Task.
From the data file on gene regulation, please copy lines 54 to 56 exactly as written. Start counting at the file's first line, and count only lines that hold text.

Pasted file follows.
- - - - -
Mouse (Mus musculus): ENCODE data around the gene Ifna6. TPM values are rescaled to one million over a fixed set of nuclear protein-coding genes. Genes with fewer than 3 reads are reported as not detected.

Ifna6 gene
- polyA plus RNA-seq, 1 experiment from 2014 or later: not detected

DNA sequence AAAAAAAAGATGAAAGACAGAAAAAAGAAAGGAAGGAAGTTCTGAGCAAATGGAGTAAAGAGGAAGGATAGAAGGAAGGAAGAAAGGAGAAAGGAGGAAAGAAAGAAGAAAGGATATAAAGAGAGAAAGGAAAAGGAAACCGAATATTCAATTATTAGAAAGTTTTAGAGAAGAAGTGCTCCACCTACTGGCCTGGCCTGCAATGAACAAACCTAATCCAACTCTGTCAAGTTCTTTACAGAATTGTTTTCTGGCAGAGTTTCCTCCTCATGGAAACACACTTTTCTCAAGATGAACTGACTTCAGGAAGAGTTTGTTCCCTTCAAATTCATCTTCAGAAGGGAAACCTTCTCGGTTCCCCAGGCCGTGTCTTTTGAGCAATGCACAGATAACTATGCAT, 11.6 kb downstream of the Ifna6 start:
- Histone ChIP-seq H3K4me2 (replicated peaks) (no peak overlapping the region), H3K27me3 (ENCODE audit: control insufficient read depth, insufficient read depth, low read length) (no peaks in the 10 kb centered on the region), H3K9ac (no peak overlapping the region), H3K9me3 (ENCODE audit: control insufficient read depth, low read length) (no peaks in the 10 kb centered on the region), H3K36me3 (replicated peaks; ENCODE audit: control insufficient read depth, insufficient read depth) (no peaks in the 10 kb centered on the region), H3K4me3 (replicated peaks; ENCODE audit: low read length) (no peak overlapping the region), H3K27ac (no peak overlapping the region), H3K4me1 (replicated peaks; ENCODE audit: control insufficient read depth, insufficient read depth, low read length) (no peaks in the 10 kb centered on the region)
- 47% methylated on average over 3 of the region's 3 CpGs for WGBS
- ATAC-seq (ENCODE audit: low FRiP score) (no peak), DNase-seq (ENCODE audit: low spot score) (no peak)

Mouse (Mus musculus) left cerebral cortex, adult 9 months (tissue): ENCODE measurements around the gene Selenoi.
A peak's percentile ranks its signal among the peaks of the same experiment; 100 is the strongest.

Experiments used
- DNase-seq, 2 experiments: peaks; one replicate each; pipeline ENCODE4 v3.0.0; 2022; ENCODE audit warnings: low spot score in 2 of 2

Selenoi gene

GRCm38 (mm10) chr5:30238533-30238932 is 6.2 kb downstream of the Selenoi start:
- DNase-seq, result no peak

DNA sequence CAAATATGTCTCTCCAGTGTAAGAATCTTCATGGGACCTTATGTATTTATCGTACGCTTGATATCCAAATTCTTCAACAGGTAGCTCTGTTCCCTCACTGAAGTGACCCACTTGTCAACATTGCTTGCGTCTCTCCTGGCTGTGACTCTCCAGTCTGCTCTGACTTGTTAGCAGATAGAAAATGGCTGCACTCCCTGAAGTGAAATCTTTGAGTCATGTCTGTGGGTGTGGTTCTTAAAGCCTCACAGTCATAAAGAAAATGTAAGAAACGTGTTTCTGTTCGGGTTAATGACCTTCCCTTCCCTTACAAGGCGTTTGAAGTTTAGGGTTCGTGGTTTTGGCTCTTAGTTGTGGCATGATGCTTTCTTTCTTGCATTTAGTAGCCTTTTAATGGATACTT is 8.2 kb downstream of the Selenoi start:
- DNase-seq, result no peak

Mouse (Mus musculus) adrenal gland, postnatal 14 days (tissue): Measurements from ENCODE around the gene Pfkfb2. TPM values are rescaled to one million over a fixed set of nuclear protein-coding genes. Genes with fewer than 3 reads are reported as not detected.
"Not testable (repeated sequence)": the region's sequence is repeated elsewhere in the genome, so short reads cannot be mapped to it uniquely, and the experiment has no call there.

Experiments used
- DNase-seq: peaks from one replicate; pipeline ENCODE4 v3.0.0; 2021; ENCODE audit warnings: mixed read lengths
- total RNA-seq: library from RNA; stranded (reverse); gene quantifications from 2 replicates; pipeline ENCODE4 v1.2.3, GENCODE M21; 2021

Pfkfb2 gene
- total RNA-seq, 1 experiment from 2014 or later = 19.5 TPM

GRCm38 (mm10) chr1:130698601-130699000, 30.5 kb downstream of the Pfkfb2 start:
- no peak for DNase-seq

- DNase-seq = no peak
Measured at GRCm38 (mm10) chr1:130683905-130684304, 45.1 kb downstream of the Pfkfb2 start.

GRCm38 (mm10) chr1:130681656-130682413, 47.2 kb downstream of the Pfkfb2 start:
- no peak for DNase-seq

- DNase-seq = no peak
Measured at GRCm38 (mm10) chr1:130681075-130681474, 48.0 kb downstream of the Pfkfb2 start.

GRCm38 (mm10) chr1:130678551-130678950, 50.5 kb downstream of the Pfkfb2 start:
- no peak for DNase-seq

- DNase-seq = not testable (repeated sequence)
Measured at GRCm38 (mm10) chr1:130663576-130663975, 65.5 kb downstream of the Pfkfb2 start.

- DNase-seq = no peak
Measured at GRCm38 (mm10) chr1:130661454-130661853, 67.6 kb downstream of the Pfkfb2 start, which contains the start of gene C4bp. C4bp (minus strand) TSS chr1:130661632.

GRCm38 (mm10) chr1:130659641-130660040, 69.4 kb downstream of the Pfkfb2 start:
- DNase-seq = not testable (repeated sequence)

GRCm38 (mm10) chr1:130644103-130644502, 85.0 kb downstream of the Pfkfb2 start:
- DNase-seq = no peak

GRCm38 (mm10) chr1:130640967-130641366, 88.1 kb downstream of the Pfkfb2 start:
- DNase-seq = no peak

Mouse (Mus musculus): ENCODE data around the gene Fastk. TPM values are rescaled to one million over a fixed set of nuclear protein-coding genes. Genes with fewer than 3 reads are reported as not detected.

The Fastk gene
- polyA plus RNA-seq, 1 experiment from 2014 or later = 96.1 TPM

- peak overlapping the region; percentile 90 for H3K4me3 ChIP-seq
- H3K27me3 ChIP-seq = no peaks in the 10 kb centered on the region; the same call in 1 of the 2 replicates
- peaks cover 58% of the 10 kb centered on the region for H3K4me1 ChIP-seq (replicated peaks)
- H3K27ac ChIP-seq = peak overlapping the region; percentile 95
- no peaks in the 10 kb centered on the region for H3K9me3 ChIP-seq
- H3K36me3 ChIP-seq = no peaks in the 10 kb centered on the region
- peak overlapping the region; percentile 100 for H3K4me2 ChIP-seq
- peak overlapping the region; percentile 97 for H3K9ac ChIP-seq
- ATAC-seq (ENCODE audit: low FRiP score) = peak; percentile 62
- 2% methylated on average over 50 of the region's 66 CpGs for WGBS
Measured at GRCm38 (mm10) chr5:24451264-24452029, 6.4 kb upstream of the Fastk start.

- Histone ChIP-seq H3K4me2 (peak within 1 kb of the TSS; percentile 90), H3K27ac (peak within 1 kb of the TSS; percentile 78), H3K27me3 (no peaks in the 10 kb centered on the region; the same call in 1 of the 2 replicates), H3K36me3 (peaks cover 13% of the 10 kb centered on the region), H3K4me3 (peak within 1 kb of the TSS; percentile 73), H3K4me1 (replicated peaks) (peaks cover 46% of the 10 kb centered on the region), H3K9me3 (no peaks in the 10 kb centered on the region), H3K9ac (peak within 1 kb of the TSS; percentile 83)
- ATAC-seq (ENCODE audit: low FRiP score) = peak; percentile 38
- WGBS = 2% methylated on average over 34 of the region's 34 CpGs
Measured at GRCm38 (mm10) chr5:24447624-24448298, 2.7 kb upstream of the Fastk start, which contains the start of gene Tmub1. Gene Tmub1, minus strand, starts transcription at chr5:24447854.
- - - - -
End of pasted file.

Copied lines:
- peak overlapping the region; percentile 97 for H3K9ac ChIP-seq
- ATAC-seq (ENCODE audit: low FRiP score) = peak; percentile 62
- 2% methylated on average over 50 of the region's 66 CpGs for WGBS